HandMeDownRecords - 2004 - 37 minutes

Talk about confounding expectations. Few could have expected an album such as this to have emerged from the creators of the over-hyped 'Youth and Young Manhood'. Their debut, an album of driving singles and limited ambition, was competent, if little more than a helpful reminder of that Creedence record that had fallen down the back of the hi-fi.

Of all the recent slew of retro groups, Kings of Leon seemed least interested in moving forward. With a wilfully traditional sound, their concerns seemed far removed from those of their more adventurous contemporaries.

Making a mockery of any notions of the 'difficult second album', 'Aha Shake Heartbreak' is a record worthy of the misplaced praise heaped upon its predecessor. Refined and shorn of all excess flab, only one song here reaches the four-minute mark. What remains is some of the finer rock music to be released this year.

As early as the first track, with the unexpectedly delicate piano outro to 'Slow Night, So Long', are hints that the horizons of this group have significantly broadened. Seemingly not content to continue in the vein of formulaic bar room blues, the songs provided are wonderfully inventive in both structure and delivery. Singer Caleb Followill's lyrics, when decipherable, stick in the mind for their unusual phrasing and the completely unique way in which they are sung.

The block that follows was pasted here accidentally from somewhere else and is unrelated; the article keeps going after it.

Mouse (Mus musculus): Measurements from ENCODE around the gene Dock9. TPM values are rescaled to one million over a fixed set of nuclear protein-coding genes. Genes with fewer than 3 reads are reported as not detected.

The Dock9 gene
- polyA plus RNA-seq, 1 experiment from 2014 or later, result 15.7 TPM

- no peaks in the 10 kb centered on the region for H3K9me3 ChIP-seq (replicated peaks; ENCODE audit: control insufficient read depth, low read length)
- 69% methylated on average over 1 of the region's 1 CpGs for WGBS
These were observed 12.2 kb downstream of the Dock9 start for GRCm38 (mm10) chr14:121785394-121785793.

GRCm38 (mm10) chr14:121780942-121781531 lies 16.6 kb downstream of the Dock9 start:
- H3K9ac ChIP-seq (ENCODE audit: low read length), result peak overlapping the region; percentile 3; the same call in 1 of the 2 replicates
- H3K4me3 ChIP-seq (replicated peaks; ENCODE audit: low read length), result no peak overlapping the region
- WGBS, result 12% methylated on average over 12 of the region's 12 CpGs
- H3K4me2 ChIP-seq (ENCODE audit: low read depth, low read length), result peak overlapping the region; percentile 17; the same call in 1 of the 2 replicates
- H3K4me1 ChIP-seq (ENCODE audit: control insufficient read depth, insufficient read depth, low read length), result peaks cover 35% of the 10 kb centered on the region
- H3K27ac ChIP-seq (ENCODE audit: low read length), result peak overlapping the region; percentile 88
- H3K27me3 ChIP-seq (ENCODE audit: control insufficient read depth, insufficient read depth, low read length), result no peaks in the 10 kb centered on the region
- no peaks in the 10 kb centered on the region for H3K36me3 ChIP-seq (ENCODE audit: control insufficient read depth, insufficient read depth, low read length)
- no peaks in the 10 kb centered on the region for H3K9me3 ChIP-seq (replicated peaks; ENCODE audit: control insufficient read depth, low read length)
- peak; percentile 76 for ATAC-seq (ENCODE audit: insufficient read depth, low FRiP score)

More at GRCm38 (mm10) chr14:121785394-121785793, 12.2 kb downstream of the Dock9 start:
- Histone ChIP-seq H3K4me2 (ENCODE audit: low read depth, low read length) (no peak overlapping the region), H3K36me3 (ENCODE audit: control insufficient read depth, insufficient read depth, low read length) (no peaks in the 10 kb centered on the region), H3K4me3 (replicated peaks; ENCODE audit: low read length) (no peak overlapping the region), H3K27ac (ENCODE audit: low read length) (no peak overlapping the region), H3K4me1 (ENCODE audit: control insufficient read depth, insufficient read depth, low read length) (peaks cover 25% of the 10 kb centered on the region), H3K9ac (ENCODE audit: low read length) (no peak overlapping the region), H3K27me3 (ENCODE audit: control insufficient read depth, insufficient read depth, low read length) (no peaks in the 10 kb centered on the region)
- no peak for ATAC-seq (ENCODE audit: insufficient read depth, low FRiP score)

Highlights are many in an album with few if any poor tracks, but songs like 'Pistol of Fire', 'Milk' and 'Four Kicks' – brimming with energy and vocal tics – defy you to avoid deep south whiskey-soaked clichés.

True, the subject matter remains girls and booze, and this is all about sleaze and swagger, but any music that brings to mind 'Toys in the Attic'- era Aerosmith is welcome refreshment and worthy of encouragement.

The rush to categorise King of Leon has been swift but unsuccessful; phrases like the 'southern Strokes' do little more than help record sales, despite the similarly punchy styles. This is a group that play rock music, plain and simple, and of a quality that should see them in the vanguard of any sub-genre with which they are associated.

Ray Donoghue

Tracklisting: Slow Night, So Long – King of the Rodeo – Taper Jean Girl – Pistol of Fire – Milk – The Bucket – Soft – Razz – Day Old Blues – Four Kicks – Velvet Snow – Rememo – Where Nobody Knows